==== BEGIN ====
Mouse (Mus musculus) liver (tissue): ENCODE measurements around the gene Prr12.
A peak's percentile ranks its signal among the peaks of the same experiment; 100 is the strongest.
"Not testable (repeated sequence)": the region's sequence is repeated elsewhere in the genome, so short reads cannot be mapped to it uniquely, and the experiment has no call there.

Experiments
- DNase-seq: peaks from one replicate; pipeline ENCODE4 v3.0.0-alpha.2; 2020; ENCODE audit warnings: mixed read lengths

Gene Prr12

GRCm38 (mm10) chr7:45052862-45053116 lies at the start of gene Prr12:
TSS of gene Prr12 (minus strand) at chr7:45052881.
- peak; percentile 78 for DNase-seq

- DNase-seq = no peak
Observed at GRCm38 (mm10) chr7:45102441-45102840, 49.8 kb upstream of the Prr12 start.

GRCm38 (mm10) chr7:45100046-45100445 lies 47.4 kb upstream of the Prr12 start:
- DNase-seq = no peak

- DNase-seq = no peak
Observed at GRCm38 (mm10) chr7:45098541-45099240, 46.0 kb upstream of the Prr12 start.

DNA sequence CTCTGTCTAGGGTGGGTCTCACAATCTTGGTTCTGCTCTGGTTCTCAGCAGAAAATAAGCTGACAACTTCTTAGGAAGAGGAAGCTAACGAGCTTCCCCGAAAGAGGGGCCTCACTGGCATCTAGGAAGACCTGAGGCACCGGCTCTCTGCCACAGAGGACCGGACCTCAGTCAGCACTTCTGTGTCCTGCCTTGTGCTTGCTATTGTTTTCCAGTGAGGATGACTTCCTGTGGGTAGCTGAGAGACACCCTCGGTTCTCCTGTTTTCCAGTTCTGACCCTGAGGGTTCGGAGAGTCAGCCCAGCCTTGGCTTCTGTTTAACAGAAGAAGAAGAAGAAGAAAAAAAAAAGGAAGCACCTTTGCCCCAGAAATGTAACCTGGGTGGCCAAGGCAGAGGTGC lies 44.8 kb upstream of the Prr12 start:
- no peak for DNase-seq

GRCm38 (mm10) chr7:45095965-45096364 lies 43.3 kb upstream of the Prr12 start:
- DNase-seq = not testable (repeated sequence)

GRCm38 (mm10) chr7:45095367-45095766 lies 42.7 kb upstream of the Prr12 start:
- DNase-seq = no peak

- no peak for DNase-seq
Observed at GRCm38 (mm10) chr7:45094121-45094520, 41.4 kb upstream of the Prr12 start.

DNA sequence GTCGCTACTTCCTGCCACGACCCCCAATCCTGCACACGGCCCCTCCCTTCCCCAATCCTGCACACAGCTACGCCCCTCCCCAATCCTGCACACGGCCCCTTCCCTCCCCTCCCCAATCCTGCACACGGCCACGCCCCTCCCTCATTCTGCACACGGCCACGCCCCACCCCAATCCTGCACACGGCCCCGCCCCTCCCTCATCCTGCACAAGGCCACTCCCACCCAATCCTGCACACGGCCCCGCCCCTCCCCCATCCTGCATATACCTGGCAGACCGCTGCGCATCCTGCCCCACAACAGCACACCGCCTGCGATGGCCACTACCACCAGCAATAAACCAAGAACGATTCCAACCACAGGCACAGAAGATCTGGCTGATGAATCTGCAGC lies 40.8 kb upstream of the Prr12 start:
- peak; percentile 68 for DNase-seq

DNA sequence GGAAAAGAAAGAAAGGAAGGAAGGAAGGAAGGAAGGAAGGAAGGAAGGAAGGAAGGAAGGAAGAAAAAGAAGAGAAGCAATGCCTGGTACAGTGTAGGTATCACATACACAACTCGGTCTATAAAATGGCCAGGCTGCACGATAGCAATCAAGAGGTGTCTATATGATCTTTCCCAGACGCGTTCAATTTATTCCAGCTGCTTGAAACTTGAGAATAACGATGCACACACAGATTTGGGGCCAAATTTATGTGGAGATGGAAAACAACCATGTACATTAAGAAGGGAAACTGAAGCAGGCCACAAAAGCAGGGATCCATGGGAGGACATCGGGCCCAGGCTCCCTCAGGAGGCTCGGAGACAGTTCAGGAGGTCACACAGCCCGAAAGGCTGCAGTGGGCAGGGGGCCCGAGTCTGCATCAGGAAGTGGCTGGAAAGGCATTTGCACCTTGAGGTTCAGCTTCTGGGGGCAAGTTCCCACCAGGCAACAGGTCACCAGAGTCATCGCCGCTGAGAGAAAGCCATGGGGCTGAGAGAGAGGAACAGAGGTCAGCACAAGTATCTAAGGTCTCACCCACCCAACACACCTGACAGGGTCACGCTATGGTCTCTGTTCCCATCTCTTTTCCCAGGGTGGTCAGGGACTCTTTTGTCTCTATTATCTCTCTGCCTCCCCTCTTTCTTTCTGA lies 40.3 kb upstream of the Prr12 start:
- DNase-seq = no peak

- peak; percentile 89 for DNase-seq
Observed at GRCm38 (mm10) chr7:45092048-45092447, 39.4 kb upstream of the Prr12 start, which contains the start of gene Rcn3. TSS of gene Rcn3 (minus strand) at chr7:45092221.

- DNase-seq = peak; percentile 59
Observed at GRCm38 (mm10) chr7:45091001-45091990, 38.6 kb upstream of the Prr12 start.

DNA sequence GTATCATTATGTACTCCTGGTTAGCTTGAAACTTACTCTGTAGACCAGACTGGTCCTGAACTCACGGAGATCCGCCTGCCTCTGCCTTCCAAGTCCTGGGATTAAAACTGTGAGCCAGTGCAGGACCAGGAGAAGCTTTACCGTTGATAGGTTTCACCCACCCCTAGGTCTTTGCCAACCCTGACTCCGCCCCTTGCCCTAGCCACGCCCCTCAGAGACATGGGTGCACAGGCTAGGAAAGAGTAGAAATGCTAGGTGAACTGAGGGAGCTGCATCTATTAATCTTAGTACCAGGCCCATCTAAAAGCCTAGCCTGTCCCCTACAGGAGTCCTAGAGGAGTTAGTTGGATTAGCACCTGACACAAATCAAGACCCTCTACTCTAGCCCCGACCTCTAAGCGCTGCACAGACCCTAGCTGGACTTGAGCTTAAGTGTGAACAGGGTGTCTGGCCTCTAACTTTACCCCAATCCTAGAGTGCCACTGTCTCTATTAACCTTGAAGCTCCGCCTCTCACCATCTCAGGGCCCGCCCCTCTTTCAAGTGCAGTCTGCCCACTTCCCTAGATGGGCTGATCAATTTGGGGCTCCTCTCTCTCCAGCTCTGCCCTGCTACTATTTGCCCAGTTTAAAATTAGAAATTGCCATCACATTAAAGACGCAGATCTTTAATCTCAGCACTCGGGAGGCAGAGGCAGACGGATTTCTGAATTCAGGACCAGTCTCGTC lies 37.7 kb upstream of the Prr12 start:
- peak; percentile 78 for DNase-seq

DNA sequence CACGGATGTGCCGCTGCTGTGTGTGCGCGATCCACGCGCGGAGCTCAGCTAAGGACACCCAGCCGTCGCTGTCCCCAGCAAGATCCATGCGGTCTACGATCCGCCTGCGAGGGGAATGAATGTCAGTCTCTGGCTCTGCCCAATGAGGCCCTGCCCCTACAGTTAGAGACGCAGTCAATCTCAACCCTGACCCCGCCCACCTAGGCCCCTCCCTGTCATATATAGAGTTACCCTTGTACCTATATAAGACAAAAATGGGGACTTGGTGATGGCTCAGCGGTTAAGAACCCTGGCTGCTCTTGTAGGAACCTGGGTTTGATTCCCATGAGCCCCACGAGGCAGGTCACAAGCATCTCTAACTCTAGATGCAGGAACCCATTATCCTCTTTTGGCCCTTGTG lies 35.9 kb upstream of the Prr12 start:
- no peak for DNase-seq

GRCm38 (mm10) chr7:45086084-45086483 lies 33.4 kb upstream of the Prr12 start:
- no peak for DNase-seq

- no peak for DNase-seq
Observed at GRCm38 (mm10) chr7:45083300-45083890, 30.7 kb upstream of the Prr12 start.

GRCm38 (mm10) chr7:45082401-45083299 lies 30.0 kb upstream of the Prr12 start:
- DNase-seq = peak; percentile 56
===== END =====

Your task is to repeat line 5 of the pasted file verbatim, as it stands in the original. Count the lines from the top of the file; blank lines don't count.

- DNase-seq: peaks from one replicate; pipeline ENCODE4 v3.0.0-alpha.2; 2020; ENCODE audit warnings: mixed read lengths